What to Know
- Cardinal Sean O'Malley has launched an inquiry into allegations former seminarians made this week about their time at St. John's Seminary.
- John Monaco, a ex-seminarian, wrote about his experiences at St. John's involving inappropriate sexual behavior and excessive drinking.
- The seminary, founded in 1884, prepares Roman Catholic seminarians for ordination to the priesthood.
Cardinal Sean O'Malley, archbishop of Boston, said he is launching an inquiry into allegations former seminarians made this week about their time at St. John's Seminary in Brighton.
An article posted online by ex-seminarian John Monaco led to an inquiry into allegations of "sexual deviancy and improper conduct” at the seminary, including excessive drinking.
”Some priests on the faculty would get drunk with a select group of seminarians and invite them into their rooms late at night,” Monaco wrote. “One night, a priest on the formation faculty got so drunk during a seminary party that he fell out of his chair.”
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Cardinal Sean O’Malley from the Archdiocese of Boston says he’s not able to verify or disprove these allegations, but wants the investigation to start as soon as possible, and has placed the rector of St. John’s, Monsignor James Moroney, on sabbatical for the fall semester, effective immediately.
“We’ve actually heard stories like this for years about many seminaries,” said Terence McKiernan from Bishop Accountability.org. “That tension between what the church preaches and what it allows to go on in the priesthood is part of the problem.”
Cardinal O’Malley said in a statement, "The allegations made this week are a source of serious concern to me as Archbishop of Boston. The ministry of the Catholic priesthood requires a foundation of trust with the people of the Church and the wider community in which our priests serve. I am determined that all our seminaries meet that standard of trust and provide the formation necessary for priests to live a demanding vocation of service in our contemporary society."
Monaco, who is one of two former seminarians at St. John’s making allegations this week, attended the seminary from 2014 to 2016 and is currently a graduate student in theology at Boston College.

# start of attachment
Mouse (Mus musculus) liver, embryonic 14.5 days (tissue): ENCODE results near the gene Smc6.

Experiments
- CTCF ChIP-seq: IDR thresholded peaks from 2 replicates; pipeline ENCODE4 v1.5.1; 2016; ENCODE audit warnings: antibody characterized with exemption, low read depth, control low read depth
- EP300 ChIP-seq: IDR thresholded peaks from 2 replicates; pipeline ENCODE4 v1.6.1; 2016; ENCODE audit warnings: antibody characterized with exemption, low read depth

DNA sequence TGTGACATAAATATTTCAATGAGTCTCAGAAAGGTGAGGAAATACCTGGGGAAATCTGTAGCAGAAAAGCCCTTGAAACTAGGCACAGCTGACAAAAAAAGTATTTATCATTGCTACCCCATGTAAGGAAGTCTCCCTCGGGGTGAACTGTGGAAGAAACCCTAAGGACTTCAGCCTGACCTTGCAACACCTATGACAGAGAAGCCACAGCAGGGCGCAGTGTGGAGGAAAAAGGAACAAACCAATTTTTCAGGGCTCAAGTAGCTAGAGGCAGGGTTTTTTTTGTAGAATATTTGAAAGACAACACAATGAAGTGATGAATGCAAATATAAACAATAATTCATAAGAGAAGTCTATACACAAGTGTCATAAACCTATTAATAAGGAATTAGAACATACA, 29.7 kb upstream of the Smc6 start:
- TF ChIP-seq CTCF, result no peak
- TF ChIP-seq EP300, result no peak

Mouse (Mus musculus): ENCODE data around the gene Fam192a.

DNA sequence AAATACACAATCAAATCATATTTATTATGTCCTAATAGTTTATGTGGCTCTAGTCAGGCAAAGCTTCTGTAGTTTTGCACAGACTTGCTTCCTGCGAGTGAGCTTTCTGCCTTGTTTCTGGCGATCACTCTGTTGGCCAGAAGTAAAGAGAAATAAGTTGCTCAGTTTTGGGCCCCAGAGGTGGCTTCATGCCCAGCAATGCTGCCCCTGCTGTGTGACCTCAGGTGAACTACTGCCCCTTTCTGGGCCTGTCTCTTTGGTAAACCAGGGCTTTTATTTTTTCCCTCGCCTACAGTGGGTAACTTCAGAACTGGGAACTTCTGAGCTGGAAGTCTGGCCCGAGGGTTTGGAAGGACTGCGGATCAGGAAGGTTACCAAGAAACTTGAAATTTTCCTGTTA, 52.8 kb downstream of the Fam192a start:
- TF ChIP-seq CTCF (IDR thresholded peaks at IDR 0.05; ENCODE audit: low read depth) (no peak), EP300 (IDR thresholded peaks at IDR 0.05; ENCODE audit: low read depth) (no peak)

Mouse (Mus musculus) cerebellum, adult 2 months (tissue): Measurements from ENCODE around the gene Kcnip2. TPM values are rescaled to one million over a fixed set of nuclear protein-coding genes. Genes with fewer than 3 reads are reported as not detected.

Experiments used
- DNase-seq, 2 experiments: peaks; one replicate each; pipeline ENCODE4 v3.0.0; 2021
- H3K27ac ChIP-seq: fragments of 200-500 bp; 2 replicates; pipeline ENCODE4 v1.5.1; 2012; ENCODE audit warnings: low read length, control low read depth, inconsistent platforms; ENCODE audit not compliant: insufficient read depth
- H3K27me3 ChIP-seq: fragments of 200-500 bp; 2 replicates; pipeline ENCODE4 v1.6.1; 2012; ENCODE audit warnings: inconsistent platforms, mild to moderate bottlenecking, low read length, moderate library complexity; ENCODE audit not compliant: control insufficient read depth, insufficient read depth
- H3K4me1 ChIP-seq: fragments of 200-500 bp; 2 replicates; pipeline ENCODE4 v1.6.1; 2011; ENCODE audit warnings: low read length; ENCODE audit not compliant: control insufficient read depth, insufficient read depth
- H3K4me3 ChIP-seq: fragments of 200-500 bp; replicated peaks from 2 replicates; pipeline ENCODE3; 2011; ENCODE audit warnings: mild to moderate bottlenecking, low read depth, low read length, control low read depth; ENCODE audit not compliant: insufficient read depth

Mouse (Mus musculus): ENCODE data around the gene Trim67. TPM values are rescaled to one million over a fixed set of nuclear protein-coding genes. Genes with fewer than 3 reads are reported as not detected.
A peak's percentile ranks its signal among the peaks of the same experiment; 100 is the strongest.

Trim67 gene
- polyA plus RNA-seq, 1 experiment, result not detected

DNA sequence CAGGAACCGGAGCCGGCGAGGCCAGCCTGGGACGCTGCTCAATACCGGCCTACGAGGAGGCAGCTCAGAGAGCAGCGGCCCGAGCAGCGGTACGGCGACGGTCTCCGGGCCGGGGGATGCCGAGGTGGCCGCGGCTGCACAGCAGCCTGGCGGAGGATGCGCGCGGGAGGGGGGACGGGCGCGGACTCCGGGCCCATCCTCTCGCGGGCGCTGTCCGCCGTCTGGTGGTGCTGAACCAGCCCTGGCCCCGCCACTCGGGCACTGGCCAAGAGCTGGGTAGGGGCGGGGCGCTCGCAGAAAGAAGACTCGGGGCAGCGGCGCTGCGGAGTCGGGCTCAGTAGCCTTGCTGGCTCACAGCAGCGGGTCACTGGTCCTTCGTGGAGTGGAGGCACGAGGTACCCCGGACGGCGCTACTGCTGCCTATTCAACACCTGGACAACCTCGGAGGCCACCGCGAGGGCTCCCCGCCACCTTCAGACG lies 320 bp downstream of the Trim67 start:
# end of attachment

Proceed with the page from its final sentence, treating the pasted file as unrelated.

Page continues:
In a statement to NBC10 Boston, he writes, in part, "...It is time to rid the Church of infestation and rot, because only then will true healing take place."
Monaco added that publishing his allegations led him to "a deeper solidarity with other victims affected by Church scandal." He also said he has complete trust in O'Malley's judgment and oversight.
Rev. Stephen E. Salocks will serve as interim rector.
O'Malley also said he has appointed a 3-member panel to oversee an inquiry into the allegations. They will submit their findings, along with a set of recommendations, to O'Malley.
Mitchell Garabedian, an attorney who has represented victims of clergy sexual abuse, issued a statement regarding the allegations.
"The recent reporting of sexual abuse at St. John's Seminary is further evidence that the Archdiocese of Boston is continuing to practice the cover up of sexual abuse and will not practice transparency to help sexual abuse victims heal," he wrote "The creation of an investigatory board or team should have taken place decades ago."
Garabedian added that the Archdiocese should release all records and information about the allegations at St. John's Seminary.
According to its website, St. John's Seminary prepares Roman Catholic seminarians for ordination to the priesthood through programs of human, pastoral, spiritual and academic formation. It is governed by a board of trustees chaired by O'Malley. It was founded in 1884, and chartered as a corporation doing business as a graduate school by an act of the Massachusetts Legislature.